Anthony O’Reilly, 50, of Ballyfallon, Athboy, Co. Meath, died at James Connolly Memorial Hospital on July 13, 2006, three days after a routine operation to remove a large tumour from his rectum, the Dublin County Coroner’s Court heard.
Consultant surgeon at the hospital Eadhbhard Mulligan, who carried out the operation, told the court yesterday that he believed there was an issue with one of the staplers he had used.
Mr Mulligan used two stapling instruments during the operation on July 10 to join up two sections of Mr O’Reilly’s bowel following the removal of the tumour.
A leak developed after the operation however, which caused a virulent infection.
Mr O’Reilly died on July 13 at about 1.30pm in the intensive care unit of the hospital.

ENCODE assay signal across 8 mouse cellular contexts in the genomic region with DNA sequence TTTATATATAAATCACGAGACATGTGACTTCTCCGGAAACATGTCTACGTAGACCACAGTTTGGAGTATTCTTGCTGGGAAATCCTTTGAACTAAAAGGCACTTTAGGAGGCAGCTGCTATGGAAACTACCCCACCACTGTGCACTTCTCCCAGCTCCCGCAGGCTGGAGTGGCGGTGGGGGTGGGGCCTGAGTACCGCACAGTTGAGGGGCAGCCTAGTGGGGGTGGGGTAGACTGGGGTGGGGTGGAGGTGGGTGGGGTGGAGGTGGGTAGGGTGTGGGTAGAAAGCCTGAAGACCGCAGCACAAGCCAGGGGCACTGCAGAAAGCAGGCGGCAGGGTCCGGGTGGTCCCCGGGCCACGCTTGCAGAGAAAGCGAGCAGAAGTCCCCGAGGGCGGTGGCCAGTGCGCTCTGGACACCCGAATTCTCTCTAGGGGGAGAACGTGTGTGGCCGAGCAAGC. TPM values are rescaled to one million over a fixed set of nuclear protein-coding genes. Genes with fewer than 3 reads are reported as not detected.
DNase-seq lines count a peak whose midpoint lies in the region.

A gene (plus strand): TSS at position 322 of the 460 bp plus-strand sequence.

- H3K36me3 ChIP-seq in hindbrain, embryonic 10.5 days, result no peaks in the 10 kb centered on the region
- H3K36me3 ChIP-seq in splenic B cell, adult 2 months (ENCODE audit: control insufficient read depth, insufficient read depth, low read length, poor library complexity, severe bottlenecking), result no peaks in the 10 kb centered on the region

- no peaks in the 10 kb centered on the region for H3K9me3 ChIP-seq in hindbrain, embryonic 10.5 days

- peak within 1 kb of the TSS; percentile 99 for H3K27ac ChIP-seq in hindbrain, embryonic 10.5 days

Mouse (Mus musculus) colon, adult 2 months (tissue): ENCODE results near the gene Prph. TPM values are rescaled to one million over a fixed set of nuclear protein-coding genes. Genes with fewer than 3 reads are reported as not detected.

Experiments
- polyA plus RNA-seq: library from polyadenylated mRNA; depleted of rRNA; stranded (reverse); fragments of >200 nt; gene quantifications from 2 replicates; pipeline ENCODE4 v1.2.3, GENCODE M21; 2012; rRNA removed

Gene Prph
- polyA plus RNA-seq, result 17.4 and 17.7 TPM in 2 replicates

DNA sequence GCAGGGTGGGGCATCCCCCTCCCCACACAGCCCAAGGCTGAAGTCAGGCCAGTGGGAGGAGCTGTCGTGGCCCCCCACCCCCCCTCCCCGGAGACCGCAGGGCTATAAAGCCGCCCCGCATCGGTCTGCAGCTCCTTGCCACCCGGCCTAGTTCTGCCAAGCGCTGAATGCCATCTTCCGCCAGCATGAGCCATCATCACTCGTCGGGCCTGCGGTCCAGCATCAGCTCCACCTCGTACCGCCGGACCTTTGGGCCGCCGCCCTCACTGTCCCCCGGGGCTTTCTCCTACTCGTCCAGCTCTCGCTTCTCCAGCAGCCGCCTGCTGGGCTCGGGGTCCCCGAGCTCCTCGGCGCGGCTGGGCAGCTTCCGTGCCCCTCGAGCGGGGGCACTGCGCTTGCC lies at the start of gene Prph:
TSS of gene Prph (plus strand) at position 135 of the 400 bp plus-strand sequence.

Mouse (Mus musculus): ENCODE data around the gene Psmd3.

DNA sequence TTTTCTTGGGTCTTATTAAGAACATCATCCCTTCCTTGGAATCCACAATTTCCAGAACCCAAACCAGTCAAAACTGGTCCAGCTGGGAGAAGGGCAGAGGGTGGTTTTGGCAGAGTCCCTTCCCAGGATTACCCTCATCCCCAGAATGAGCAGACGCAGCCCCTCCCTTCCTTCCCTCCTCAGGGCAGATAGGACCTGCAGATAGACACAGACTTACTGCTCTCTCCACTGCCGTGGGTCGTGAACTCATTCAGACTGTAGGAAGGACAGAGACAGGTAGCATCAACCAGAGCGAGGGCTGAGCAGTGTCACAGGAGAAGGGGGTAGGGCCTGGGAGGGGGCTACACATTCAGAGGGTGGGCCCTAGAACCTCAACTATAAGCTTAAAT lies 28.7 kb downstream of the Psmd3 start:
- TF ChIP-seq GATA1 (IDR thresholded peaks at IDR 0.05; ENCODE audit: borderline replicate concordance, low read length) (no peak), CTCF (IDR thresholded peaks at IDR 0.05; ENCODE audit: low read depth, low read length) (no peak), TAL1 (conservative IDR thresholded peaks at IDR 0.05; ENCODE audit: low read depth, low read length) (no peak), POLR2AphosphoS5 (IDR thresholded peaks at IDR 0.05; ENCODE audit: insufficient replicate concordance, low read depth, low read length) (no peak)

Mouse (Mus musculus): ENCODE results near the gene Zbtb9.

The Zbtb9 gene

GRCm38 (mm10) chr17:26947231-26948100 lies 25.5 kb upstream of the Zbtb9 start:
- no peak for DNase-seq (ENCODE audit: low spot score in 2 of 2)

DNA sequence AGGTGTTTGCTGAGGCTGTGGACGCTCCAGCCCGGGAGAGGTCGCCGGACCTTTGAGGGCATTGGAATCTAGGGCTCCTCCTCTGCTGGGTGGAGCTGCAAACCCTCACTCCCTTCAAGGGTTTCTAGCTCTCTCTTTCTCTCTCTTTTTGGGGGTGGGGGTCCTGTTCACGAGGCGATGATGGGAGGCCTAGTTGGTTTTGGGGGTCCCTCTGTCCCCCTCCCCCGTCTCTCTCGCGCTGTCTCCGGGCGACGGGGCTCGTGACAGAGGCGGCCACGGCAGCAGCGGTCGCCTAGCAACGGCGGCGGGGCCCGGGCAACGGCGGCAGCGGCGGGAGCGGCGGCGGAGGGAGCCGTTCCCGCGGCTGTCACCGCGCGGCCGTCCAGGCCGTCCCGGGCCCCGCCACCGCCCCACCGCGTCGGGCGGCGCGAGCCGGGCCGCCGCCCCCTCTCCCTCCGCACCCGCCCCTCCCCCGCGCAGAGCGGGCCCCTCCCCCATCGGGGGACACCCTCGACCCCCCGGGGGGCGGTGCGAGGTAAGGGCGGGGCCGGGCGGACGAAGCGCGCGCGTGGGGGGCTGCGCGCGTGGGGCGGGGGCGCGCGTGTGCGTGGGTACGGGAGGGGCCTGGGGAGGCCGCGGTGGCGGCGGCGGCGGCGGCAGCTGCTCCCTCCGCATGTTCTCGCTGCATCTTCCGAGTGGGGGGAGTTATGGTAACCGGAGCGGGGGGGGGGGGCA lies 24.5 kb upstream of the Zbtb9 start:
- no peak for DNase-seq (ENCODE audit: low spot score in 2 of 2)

Mr Mulligan said he believed the problem was with a stapling device manufactured by Johnson & Johnson but he added it was conjecture.
He told the inquest he had used the other stapling device, a CEEA 31 purse-string instrument, for 10 years and had experienced no problems with it.
The staple gun was withdrawn immediately from the hospital and the matter was reported to the Irish Medicines Board, which is investigating the matter.
“I certainly won’t be using that product again. There’s very little more I can do,” said Mr Mulligan.
The Johnson & Johnson staple gun is widely used worldwide, the inquest heard.
Peter Schroeer, director of quality systems and regulatory affairs at Johnson & Johnson, told the court that this is the second case where a death was reported to the company in relation to the device.
He said the company had carried out tests on the product, but did not find any problem.
Coroner Kieran Geraghty gave the cause of death as septicaemia due to a leak. “There seems to have been a malfunction of a surgical instrument,” he said.
He recorded a verdict of death by misadventure.